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George Freeman MP: There is such a thing as a modern growth strategy - It's just not the same as the failed industrial activism of the past

Freeman George George Freeman was elected MP for Mid Norfolk in 2010 after a fifteen year career in start-up venture capital in the technology sector.  He worked closely with the Chancellor’s office in Opposition on the Richards and Dyson Reports reviewing innovation and business support policies, and is contributing to the Growth Review.

There can be no more urgent priority than unlocking growth. The outcome of the Coalition’s entire programme will ultimately depend on whether we get the growth we need. The result will determine whether Britain continues down the trajectory to being a depressed, old, debt-ridden, public sector economy or a vibrant place of hope able to compete successfully in an extraordinarily dynamic global enterprise economy. These are high stakes indeed.

What can Government do when it hasn’t got any money? Because that is the challenge baffling Westminster politicians. The lesson that Govnt cant 'buy' sustainable economic growth laid bare in the Blair Brown years is one the Red Eds appear not to have learnt.

The Chancellor’s bold deficit reduction strategy is an essential step in the right direction, as are the NI and Corporation tax measures to help business. But they are first steps. We must go further, faster, harder. The Coalition has shown admirable appetite for reform. Let’s channel more of its reforming zeal into removing the barriers to growth instead of tinkering with our voting system.  The public will not thank us for obsessing about A.V. when real incomes are falling.

To really deliver the vision of a Britain 'Open for Business' again, I believe, as someone who has come to politics from business, that we need to learn some lessons from business. So now that we’ve issued the profits warning, slashed the dividend and reorganized the management, what should the board of UK plc be doing to unlock new revenues?

As with any business, you repair the Profit and Loss Account (the budget deficit) as best you can by taking out some cost, as we are doing. But the long term key is in the Balance Sheet: unlocking new revenues from the assets you have, and tackling the long term liabilities (the structural deficit). We need to look more closely at the assets of UK plc – our assets - and ways we can be more creative and entrepreneurial with them in pursuit of public policy goals.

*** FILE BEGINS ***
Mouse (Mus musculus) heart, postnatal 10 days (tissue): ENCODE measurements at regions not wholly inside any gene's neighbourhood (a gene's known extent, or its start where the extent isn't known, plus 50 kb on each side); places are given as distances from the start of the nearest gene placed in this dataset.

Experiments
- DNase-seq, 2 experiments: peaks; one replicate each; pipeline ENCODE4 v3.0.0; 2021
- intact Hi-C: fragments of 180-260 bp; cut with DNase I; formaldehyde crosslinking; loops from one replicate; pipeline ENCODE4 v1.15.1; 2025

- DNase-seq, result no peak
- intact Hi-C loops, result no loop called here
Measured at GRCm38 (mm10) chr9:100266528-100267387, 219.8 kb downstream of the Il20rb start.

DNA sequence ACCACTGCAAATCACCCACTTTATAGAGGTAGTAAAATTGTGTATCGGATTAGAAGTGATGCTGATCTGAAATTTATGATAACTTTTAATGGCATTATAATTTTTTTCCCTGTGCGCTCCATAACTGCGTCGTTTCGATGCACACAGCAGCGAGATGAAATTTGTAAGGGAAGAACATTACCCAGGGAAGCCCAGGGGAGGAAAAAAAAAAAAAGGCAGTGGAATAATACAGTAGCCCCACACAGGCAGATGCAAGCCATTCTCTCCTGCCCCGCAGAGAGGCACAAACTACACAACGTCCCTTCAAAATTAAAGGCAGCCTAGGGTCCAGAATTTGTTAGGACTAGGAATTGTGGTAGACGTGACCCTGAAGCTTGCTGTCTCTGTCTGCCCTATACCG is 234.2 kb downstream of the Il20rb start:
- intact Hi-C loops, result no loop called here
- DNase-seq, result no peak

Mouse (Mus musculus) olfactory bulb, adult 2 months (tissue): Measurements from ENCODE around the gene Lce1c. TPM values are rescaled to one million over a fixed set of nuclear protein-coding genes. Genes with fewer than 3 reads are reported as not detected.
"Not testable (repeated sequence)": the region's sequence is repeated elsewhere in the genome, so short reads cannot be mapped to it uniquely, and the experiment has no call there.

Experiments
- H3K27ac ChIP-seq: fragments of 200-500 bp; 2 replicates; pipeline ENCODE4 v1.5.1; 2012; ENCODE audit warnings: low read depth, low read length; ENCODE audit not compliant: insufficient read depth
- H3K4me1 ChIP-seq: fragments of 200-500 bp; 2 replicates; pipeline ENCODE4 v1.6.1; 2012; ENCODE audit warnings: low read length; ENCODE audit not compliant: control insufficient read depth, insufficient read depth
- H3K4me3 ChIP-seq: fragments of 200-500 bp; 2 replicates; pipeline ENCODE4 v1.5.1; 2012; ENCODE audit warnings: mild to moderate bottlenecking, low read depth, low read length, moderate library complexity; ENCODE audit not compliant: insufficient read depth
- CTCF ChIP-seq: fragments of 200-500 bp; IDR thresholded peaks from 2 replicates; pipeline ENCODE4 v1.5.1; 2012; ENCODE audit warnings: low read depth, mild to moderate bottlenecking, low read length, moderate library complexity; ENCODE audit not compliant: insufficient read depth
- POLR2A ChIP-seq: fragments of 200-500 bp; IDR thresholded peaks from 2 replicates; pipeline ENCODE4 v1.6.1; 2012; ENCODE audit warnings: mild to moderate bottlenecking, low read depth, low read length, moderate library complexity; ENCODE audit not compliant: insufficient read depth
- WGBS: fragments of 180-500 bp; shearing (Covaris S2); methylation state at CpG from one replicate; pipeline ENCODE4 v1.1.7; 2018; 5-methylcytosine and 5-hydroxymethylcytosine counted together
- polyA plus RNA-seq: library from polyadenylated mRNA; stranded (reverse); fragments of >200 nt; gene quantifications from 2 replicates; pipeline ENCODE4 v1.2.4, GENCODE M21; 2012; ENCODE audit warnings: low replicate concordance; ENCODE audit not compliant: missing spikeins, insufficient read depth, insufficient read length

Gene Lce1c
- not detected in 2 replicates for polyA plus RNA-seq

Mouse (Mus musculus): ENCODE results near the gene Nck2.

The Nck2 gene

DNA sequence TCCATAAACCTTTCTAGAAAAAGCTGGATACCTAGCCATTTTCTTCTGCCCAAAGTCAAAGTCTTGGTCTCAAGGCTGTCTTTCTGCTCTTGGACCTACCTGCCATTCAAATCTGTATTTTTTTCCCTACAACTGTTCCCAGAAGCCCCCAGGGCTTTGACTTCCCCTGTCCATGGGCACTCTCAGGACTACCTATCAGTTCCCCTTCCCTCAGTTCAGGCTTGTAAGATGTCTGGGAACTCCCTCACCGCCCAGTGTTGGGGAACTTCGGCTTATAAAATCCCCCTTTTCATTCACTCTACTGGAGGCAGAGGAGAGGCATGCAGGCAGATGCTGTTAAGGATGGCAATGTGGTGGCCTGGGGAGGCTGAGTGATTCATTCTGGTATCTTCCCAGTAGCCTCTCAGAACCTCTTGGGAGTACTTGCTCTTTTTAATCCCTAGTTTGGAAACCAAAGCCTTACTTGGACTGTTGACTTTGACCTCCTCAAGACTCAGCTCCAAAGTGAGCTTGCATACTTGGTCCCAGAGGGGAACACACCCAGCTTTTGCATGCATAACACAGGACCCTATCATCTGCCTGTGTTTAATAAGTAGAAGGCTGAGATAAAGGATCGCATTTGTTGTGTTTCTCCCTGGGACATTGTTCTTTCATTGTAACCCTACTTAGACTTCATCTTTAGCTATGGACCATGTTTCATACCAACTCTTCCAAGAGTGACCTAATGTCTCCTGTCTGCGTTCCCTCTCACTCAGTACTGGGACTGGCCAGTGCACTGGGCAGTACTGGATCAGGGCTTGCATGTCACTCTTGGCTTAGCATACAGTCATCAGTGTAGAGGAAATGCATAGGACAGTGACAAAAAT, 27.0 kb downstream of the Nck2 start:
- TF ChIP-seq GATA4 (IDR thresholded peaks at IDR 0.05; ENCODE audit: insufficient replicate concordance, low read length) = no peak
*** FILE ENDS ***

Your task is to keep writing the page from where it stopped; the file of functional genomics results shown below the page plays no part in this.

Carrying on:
To really make Britain ‘Open for business’ every Minister will need to drive their departments to go for growth. Every Secretary of State and Permanent Secretary must be asking: what can we do to help growth? The Department of Health should examine how to unlock the value of the UK’s goldmine of patient data - the holy grail of modern biomedical research worth billions to the Pharma industry. The Department of Transport look to make more from the land assets sitting under our railway tracks. DEFRA and BIS get together and promote our neglected world class food science and agricultural sector, which has huge potential in a world of exploding population and resource pressure. Unlike the forestry reforms, unlocking these assets and opening them up to new investment will be key to growth. Of course the most precious asset of all is the British people. We need to create a culture of entrepreneurship that sets them free and encourages everyone to have a go.

We need to remember that businesses are built by people and refocus policy on the people who really make growth happen. People who take risks tackling challenges in pursuit of rewards. Successive governments have systematically increased the barriers to entrepreneurship and decreased the rewards.  Our great triumph in the 1980s was to make Britain an enterprise economy. Labour have strangled the baby in red tape, bureaucracy and taxes that follow inevitably from a bureaucratic state.  Why, for example, does the EIS (Enterprise Investment Scheme) regime now discriminate against employee shareholding? Why do so many British entrepreneurs sell out early rather than build their businesses?  How will we ever reward innovation in the public sector when the system penalizes those who manage to deliver more for less in a budget year by cutting their budget the next? Unless we recognize that it is people who drive growth by taking risks, and reward them for it, they won’t. We don’t need a ‘£1bn Government Fund for Technology’ in the Budget (we couldn’t afford it even if we did).  We need a package of measures to remove barriers and restore incentives to encourage the risk takers who make things happen.